The altitude of a celestial body is given for the center of the body's disc. In the case of the Moon, additional corrections are needed for the Moon's horizontal parallax and its apparent semi-diameter. Refraction near the horizon is variable, principally because of the variability of the temperature gradient near the Earth's surface and the geometric sensitivity of the nearly horizontal rays to this variability; as early as 1830, Friedrich Bessel had found that after applying all corrections for temperature and pressure at the observer precise measurements of refraction varied by ±0.19′ at two degrees above the horizon and by ±0.50′ at a half degree above the horizon. At and below the horizon, values of refraction higher than the nominal value of 35.4′ have been observed in a wide range of climates. Georg Constantin Bouris measured refraction of as much of 4° for stars on the horizon at the Athens Observatory and, during his ill-fated Endurance expedition, Sir Ernest Shackleton recorded refraction of 2°37′:“The sun which had made ‘positively his last appearance’ seven days earlier surprised us by lifting more than half its disk above the horizon on May 8.
A glow on the northern horizon resolved itself into the sun at 11 am that day. A quarter of an hour the unreasonable visitor disappeared again, only to rise again at 11:40 am, set at 1 pm, rise at 1:10 pm and set lingeringly at 1:20 pm; these curious phenomena were due to refraction. The temperature was 15° below 0° Fahr. and we calculated that the refraction was 2° above normal.” Day-to-day variations in the weather will affect the exact times of sunrise and sunset as well as moon-rise and moon-set, for that reason it is not meaningful to give rise and set times to greater precision than the nearest minute. More precise calculations can be useful for determining day-to-day changes in rise and set times that would occur with the standard value for refraction if it is understood
In radio communication, skywave or skip refers to the propagation of radio waves reflected or refracted back toward Earth from the ionosphere, an electrically charged layer of the upper atmosphere. Since it is not limited by the curvature of the Earth, skywave propagation can be used to communicate beyond the horizon, at intercontinental distances, it is used in the shortwave frequency bands. As a result of skywave propagation, a signal from a distant AM broadcasting station, a shortwave station, or – during sporadic E propagation conditions a distant VHF FM or TV station – can sometimes be received as as local stations. Most long-distance shortwave radio communication – between 3 and 30 MHz – is a result of skywave propagation. Since the early 1920s amateur radio operators, limited to lower transmitter power than broadcast stations, have taken advantage of skywave for long distance communication. Skywave propagation is distinct from: groundwave propagation, where radio waves travel near Earth's surface without being reflected or refracted by the atmosphere – the dominant propagation mode at lower frequencies, line-of-sight propagation, in which radio waves travel in a straight line, the dominant mode at higher frequencies.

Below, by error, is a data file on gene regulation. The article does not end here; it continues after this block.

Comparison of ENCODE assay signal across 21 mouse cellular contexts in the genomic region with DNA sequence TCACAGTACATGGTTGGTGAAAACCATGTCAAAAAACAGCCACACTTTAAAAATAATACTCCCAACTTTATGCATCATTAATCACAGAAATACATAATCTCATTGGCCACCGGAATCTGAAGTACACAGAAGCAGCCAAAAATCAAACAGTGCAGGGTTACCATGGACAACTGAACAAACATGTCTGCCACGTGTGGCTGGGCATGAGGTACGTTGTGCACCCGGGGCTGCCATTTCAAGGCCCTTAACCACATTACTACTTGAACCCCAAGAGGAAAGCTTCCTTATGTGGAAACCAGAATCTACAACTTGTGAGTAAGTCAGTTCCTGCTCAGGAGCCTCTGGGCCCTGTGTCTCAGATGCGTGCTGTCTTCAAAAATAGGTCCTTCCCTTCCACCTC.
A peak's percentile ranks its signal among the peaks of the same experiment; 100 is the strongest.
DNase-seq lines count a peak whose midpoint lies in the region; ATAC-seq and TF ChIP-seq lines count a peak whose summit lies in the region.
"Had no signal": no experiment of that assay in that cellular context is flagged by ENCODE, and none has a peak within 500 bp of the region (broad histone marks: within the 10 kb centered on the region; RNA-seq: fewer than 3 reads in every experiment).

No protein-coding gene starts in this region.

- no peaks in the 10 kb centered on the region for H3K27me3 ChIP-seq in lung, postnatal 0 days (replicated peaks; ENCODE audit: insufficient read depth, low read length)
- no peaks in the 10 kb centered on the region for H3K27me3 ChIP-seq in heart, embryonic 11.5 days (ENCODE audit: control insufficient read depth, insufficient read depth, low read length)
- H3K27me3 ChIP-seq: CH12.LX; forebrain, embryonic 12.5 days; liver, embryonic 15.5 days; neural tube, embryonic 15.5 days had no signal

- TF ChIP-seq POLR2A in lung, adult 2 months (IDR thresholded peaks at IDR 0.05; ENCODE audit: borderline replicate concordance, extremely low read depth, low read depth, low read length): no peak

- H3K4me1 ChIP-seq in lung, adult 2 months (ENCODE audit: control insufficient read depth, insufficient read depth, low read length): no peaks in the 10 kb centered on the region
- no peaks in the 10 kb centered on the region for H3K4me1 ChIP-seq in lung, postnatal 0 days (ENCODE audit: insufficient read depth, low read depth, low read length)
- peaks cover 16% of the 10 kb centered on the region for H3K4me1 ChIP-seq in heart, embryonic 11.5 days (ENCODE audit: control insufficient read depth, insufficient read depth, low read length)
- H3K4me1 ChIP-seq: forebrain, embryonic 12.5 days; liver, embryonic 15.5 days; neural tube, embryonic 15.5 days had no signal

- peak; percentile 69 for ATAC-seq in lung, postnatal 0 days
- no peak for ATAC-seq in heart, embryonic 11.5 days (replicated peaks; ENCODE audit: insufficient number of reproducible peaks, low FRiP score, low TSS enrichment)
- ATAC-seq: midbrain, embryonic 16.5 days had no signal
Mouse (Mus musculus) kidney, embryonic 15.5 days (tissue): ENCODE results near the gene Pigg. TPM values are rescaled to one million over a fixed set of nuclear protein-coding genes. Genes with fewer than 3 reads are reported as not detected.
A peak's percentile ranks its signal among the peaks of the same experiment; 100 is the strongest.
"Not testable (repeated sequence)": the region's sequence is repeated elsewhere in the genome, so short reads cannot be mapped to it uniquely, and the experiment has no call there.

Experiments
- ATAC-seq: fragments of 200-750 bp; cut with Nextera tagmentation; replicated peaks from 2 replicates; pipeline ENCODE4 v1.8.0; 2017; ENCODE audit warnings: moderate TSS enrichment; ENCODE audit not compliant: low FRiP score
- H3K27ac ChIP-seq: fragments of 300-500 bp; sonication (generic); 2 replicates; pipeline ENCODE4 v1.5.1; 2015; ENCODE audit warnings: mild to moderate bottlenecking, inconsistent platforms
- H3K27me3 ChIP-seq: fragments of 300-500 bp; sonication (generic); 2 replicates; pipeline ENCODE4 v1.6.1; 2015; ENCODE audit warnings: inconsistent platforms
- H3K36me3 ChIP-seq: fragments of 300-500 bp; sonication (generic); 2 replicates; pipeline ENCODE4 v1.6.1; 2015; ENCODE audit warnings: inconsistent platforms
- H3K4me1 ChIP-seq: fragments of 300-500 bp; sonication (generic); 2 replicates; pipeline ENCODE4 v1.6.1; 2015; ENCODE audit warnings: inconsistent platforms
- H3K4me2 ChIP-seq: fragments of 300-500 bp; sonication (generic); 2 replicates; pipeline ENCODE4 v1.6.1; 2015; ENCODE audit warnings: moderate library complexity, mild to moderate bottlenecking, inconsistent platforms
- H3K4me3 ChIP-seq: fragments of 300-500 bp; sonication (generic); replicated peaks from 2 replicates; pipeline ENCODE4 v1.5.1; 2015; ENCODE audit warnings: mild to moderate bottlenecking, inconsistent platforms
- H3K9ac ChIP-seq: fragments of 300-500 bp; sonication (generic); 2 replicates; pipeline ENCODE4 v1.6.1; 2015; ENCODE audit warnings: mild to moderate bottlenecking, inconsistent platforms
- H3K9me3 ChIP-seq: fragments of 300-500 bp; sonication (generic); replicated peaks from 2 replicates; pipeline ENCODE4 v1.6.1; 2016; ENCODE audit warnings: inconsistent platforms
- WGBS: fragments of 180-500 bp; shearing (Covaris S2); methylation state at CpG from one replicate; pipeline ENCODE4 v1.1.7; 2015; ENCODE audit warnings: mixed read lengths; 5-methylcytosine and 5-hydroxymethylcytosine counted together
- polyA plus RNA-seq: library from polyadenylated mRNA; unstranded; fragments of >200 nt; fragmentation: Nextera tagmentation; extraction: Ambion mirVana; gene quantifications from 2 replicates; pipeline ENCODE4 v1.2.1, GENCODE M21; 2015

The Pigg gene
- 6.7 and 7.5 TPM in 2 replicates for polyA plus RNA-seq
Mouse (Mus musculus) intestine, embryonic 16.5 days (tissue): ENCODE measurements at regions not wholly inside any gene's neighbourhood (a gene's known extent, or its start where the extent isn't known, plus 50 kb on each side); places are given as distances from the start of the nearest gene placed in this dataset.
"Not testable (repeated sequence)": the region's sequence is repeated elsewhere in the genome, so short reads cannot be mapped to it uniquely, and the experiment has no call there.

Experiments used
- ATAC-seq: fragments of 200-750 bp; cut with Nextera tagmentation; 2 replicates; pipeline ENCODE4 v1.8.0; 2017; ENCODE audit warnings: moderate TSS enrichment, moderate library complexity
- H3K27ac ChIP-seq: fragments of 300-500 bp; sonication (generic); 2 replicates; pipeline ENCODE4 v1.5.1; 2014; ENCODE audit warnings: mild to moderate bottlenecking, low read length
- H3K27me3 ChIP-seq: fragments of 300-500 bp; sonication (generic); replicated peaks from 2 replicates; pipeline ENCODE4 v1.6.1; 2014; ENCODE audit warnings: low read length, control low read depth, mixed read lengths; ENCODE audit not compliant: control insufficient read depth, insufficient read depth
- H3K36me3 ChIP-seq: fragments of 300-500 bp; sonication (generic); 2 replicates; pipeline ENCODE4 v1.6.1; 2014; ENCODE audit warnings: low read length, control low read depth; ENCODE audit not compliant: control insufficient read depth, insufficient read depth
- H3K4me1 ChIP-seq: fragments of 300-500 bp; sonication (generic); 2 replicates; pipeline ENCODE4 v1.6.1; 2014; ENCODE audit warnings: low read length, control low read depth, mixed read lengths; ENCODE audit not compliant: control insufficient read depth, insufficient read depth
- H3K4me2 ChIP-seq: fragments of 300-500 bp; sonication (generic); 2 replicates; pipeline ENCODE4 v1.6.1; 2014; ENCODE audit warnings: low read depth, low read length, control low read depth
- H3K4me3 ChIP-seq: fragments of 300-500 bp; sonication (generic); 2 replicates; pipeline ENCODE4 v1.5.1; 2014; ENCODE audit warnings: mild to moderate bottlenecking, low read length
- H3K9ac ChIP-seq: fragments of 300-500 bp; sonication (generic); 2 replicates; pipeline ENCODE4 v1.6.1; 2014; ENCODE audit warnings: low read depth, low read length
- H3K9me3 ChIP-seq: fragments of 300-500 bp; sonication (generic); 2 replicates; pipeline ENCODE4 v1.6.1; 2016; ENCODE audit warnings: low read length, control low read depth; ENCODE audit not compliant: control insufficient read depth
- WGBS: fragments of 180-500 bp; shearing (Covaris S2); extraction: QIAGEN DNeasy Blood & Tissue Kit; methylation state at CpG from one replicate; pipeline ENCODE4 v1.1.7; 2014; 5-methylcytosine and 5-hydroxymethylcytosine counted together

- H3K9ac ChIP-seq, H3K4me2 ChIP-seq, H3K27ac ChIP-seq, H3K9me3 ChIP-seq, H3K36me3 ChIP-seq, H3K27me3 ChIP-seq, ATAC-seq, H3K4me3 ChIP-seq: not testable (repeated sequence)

The ionosphere is a region of the upper atmosphere, from about 80 km to 1000 km in altitude, where neutral air is ionized by solar photons and cosmic rays. When high frequency signals enter the ionosphere obliquely, they are back-scattered from the ionized layer as scatter waves. If the midlayer ionization is strong enough compared to the signal frequency, a scatter wave can exit the bottom of the layer earthwards as if reflected from a mirror. Earth's surface diffusely reflects the incoming wave back towards the ionosphere. Like a rock "skipping" across water, the signal may "bounce" or "skip" between the earth and ionosphere two or more times. Since, at shallow incidence, losses remain quite small, signals of only a few watts can sometimes be received many thousands of miles away as a result; this is. If the ionization is not great enough, the scatter wave is deflected downwards, subsequently upwards such that it exits the top of the layer displaced. Sky wave propagation occurs in the waveguide formed by the ground and ionosphere, each serving as reflectors.